Kagan, Department of Justice emails mock Stupak agreement as ‘statement on steroids’
WASHINGTON, November 15, 2011 (LifeSiteNews.com) – In a series of emails, former Solicitor General Elena Kagan and another Obama advisor celebrated the passage of the federal health care bill and jeered at the “magic” executive order against abortion funding that sealed the deal. The newly released documents cast new doubt that Kagan, now a Supreme Court Justice, would impartially judge the health bill now that a case challenging it has been accepted by the high court.
“I hear they have the votes, Larry!! Simply amazing,” Kagan wrote in an email obtained by Judicial Watch and addressed to Larry Tribe, who served as “senior counselor for access to justice” in the Department of Justice (DOJ), the day Congress passed the health bill.
Tribe also celebrated the “amazing” fact that the Democrats had gained enough votes, a development that hinged solely upon the decision of a group of pro-life House Democrats led by Rep. Bart Stupak to accept an eleventh-hour compromise after holding out for pro-life protections in the bill. The group accepted placing Hyde-like language restricting abortion in an executive order instead of the legislation itself.
“And with the Stupak group accepting the magic of what amounts to a signing statement on steroids!” Tribe said.
The Supreme Court, where Kagan replaced Justice John Paul Stevens in August 2010, announced on Monday that it would accept a lawsuit advanced by 26 state attorneys general against the bill. The plaintiffs argue that the law is unconstitutional for forcing citizens to purchase health insurance. An appeals court in August 2011 sided with the states.
Critics of the Kagan appointment noted at the time that Kagan was likely closely connected to the administration’s push to pass the a bill that would almost certainly land in the Supreme Court. As Solicitor General, Kagan played the role of the administration’s highest constitutional lawyer, and would have defended the bill on behalf of the administration in the high court.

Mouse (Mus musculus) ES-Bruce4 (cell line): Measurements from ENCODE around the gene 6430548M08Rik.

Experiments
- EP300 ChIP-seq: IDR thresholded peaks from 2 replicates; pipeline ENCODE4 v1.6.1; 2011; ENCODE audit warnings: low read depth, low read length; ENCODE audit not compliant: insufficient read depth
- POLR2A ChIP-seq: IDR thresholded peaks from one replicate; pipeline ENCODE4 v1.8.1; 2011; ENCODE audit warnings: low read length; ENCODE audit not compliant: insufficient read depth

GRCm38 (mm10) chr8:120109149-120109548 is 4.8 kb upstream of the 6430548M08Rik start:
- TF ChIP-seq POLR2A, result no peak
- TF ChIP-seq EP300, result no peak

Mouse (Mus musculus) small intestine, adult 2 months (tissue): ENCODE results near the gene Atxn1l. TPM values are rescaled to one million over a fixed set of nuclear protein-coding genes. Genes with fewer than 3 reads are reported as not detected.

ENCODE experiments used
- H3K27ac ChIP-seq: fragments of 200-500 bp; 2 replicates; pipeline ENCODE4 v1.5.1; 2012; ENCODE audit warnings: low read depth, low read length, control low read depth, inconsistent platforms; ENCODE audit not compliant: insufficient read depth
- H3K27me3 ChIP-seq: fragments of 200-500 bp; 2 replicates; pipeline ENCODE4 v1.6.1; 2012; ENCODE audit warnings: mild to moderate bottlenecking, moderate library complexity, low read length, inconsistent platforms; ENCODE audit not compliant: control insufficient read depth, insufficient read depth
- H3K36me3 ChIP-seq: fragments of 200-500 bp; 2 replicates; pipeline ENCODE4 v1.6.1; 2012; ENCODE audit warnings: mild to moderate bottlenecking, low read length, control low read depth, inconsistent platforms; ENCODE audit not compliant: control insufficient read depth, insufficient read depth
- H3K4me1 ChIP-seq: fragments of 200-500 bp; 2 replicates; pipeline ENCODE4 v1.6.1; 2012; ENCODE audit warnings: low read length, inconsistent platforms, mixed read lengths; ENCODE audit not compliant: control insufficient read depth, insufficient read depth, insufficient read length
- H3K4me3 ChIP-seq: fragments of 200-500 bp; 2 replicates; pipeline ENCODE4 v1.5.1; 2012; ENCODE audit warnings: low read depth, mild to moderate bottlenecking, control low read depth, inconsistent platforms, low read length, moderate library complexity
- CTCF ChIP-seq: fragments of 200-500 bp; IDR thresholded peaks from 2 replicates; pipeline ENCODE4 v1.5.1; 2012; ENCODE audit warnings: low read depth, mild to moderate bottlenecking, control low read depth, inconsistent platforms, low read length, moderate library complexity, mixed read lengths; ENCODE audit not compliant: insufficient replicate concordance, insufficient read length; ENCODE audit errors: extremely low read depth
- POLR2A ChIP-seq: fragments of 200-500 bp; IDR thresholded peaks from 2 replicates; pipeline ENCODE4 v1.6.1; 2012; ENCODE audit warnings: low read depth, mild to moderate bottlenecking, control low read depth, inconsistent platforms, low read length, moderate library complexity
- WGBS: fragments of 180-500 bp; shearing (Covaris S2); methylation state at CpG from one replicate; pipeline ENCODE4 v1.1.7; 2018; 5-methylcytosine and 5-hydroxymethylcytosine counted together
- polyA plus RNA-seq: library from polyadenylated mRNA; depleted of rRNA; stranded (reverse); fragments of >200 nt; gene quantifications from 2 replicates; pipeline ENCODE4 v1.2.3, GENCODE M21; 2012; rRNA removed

During her confirmation hearings, Kagan claimed not to have expressed an opinion on the legal merits of the bill, a statement Republican lawmakers called hard to believe.
“Elena Kagan was in the unique role of being the nation’s top lawyer, and the American people have the right to know what role she played in defending this unconstitutional law,” Sen. Orrin Hatch of Utah said at the time.
Decried by pro-life leaders as the “biggest expansion of abortion since Roe v. Wade,” the health care bill has been shown to increase funding for abortion by various means since its passage. One recent example came in the form of a mandate by federal health officials this summer that will eventually force all insurance providers to fully cover as “preventive care” all birth control, including abortifacients such as Ella, a drug chemically similar to RU-486.
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